Astronomy and Ceremony in the Prehistoric Southwest Revisited: Collaborations in Cultural AstronomyFeb 21st, 2016 | By Anthony Aveni | Category: Media Reviews, Online media reviews, Web Exclusive
Edited by Gregory E. Munson, Todd W. Bostwick, and Tony Hull
Maxwell Museum of Anthropology (2014)
Review by Anthony F. Aveni
A co-editor of Archaeoastronomy and Ceremony in the Prehistoric Southwest (1983) recounted the commonly held perception of archaeologists that cultural astronomy (then known as archaeoastronomy) in the Southwest was “halfastroarchaeology,” a rediscovery of the sun’s path by modern Anglo populations. Three decades later comes an identically titled 2011 Conference on Archaeoastronomy in the American Southwest proceedings volume with the word “Revisited” added, along with a subtitle: “Collaborations in Cultural Astronomy.”
With a foreword by archaeologist James Judge, the culprit referenced above, the work opens with a critical review by astronomer Ed Krupp, followed by five papers on the Chaco-Mesoamerica cultural connection, a topic mandated in the closing discussion of the 1983 volume. This is followed by four papers on northern Arizona sites and three on methods and techniques. A discussion among the editors closes the volume.
To judge by attendance demographics alone, progress has indeed been made. Contributions by astronomers outnumbered those by archaeologists/anthropologists nearly two to one in the 1983 publication; that ratio is reversed in this 2014 volume. The content also reflects an increased emphasis on cultural context.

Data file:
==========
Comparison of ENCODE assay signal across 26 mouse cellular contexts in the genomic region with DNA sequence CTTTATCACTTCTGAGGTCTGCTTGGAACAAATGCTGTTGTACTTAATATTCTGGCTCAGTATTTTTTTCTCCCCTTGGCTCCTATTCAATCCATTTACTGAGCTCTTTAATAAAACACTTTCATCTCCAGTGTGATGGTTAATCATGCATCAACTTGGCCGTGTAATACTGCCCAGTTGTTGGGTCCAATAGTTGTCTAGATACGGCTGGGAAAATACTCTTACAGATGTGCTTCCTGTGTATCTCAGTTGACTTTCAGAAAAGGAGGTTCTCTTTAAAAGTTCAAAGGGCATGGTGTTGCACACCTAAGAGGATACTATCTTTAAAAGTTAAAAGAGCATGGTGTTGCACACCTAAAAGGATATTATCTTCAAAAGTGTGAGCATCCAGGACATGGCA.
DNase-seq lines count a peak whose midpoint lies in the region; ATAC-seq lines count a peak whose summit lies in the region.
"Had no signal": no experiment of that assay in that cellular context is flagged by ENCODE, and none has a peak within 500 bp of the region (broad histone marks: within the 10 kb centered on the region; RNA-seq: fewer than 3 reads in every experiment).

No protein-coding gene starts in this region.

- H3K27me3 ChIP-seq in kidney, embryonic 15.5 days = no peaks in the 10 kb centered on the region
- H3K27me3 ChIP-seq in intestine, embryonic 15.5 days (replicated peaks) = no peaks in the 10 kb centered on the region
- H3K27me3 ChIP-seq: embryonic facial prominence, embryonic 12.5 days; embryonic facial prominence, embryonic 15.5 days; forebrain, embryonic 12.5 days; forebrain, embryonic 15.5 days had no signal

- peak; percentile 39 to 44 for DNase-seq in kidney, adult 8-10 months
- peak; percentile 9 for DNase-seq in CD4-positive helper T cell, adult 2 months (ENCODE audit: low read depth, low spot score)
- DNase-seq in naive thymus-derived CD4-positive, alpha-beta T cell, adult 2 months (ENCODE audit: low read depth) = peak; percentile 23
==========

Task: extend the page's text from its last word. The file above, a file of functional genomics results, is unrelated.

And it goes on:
In the Chaco-Mesoamerica section, Schaafsma finds the Venus-Maize-Rain complex (well known in Mesoamerica) in Puebloan rock art, painting, and kachina adornment, though it is socially less complex. Malville summarizes new evidence against the observation of lunar standstills in the three-slab Fajada site at Chaco Canyon. He also applies, if a bit uncritically given little direct culture-based evidence, Eliade’s axis mundi concept to interpret Fajada Butte as a “cosmic mountain,” juxtaposed as it is next to the Great Kiva. Likewise, Copeland’s paper connecting the Chaco North Road with the alignment of the Milky Way needs stronger ethnographic support than just the designs on Zuni ceramics allegedly representing the Milky Way. Databases on workable horizon calendars on petroglyphs will prove helpful in future investigations.
Marshall and Baker, and Bostwick et al., deal respectively with special features in selected architecture that can aid in the testing of potential alignment hypotheses, and geo-archaeological evidence of worked stone that might bear on the study of light and shadow phenomena. Two excellent pieces by Brugge, and Bernhart and Ortman are solidly based in ethnographic studies. Method papers by Munson on archaeological documentation processes and Hull et al. on testing out false positives, testify to a renewed focus on rigor in horizon alignment studies, where almost no Indigenous written record is extant. Despite the appearance of the word in the title, “collaboration” in archaeology means engaging descendant communities. I would like to have seen a paper like that by Ted Jojola, who wrote about Isleta Pueblo storytelling in the 1983 volume.
I have long advocated that archaeoastronomy will succeed only when it is fully integrated into the discipline of cultural anthropology. This means presenting papers and offering sessions at the American Anthropological Association and the Society for American Archaeology meetings, and reducing the frequency of—though not eliminating—closed sessions. As one conferee commented: “Those who practice archaeoastronomy talk only to others doing archaeoastronomy, not to the larger community of anthropology and archaeology.” Retooling to acquire theory and method in the base discipline is no mean task. Close collaboration helps. If the bubble is still there, this volume tells us the membrane is getting thinner.
Anthony F. Aveni is the Russell Colgate Distinguished University Professor of Astronomy, Anthropology, and Native American Studies at Colgate University and the author of The Measure and Meaning of Time in Mesoamerica.